The Indian gang-rape story has to be the ugliest start to a fresh new year, but the sisterhood (and pro-sister brotherhood) that has arisen across the sub-continent and around the globe, tells us that we still have the power to change things, and we must never forget it.
Rape isn’t new. It’s an act of violence in the sexual sphere but it is not sex. It exists wherever there is a power differential and that is practically everywhere. What takes people out to the barricades is not the age-old depravity itself, but the way it is treated in the community and by the authorities.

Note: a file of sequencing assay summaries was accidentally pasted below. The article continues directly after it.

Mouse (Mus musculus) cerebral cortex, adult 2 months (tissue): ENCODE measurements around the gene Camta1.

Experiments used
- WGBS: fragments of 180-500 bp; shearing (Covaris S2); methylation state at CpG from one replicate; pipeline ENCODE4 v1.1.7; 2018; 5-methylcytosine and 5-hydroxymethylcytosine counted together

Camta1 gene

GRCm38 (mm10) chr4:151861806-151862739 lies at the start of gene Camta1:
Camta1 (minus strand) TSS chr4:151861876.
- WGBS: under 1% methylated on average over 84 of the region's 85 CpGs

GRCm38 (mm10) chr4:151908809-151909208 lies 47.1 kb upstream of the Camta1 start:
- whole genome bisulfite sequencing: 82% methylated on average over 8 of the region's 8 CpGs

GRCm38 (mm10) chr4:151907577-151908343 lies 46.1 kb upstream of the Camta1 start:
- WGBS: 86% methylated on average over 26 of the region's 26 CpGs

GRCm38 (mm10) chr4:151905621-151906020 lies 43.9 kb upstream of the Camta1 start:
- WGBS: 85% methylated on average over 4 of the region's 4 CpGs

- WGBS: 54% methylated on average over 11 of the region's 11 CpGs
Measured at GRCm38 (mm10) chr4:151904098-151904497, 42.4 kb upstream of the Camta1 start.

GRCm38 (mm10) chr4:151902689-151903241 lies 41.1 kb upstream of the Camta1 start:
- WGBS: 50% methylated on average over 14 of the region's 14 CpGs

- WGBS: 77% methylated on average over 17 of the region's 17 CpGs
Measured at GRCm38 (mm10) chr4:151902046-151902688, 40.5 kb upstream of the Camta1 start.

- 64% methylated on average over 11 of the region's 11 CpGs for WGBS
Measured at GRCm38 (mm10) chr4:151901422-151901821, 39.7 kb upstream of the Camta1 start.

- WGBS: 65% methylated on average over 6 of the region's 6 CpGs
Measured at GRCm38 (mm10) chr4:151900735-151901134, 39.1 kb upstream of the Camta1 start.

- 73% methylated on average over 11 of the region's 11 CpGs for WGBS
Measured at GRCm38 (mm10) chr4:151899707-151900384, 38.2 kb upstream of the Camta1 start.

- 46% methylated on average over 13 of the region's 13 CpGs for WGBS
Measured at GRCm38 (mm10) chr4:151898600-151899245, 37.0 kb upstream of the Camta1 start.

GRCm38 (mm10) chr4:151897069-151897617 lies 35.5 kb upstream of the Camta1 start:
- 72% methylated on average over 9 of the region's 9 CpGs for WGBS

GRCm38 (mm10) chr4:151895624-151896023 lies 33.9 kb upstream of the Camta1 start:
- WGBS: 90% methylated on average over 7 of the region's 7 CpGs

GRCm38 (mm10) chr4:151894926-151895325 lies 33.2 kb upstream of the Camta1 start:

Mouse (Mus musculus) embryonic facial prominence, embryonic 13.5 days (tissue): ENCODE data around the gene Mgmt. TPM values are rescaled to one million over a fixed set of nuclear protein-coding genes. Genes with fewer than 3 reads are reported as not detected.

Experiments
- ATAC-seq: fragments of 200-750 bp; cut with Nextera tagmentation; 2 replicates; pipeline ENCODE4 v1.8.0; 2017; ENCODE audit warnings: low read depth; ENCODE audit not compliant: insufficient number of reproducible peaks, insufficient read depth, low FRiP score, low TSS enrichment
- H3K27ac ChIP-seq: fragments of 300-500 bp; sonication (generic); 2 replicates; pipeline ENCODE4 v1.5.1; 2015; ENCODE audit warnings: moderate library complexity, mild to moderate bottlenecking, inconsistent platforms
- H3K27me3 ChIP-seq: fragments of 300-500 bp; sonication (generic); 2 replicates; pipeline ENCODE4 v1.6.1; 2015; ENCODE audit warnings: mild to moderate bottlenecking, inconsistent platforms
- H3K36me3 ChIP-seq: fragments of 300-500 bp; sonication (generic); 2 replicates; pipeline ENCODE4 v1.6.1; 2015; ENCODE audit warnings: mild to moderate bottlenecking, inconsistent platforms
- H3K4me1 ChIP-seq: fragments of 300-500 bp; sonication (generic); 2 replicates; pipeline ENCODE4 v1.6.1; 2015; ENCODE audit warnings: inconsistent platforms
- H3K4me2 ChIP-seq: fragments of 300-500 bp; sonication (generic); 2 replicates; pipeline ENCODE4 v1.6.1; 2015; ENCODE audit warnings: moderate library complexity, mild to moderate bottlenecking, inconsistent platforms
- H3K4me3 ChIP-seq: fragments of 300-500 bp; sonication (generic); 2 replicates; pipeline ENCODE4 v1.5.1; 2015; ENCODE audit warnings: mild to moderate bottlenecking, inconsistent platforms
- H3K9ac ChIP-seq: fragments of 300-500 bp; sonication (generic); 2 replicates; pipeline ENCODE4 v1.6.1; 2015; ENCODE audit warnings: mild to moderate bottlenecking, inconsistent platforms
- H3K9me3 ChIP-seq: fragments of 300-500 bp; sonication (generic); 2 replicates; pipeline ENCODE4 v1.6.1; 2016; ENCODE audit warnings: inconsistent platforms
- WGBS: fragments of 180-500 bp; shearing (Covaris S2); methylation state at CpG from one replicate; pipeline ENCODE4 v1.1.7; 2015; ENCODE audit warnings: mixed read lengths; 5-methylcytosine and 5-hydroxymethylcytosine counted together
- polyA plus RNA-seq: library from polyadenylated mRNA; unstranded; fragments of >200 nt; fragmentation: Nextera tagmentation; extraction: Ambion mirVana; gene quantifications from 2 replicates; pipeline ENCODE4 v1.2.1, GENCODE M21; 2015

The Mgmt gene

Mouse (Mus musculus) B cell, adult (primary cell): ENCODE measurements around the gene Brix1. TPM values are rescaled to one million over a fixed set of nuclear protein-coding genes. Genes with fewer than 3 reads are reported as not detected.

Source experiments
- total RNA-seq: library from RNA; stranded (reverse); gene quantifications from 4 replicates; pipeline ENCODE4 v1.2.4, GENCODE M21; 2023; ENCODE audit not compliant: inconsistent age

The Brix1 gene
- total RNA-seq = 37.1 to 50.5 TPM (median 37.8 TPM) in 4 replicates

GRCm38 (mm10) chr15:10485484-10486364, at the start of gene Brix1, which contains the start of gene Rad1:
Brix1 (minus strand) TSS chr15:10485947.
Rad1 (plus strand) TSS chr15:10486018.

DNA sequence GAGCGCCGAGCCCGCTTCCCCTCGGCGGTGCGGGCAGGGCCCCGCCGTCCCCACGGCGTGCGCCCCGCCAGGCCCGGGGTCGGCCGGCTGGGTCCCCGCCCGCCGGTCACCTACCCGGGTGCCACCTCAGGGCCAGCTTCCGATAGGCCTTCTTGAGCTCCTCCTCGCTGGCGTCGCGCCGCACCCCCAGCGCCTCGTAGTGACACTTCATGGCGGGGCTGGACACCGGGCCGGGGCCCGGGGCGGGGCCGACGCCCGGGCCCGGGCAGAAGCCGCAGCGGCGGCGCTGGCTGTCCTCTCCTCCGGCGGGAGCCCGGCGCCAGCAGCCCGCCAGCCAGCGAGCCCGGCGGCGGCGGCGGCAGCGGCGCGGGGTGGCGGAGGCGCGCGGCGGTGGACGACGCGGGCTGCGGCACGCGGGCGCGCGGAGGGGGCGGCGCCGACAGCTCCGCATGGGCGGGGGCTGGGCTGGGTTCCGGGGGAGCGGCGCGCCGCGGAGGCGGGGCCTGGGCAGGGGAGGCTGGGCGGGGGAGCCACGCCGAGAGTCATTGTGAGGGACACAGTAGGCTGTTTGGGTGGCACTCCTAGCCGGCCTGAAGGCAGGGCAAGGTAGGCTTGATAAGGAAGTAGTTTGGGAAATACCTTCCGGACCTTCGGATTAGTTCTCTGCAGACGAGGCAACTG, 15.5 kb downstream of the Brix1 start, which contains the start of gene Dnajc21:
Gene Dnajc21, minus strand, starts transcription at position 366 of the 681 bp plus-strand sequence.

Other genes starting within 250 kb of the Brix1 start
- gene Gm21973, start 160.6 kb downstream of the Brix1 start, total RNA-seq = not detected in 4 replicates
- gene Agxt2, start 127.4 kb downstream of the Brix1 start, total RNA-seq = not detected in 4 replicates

We need to keep the fires burning until no woman, man or child is fearful about coming forward to report rape or sexual abuse, until no one judges sexual abuse victims and until effective services and therapy are provided to serve the victims like they are for any other trauma.
When rape is spoken about openly, when the perpetrators are punished and shamed, when all children are taught that sex is given and not taken, it will be a safer place for young and old women to be without constant fear of attack. Then we may be able to celebrate our sexuality instead of hiding it.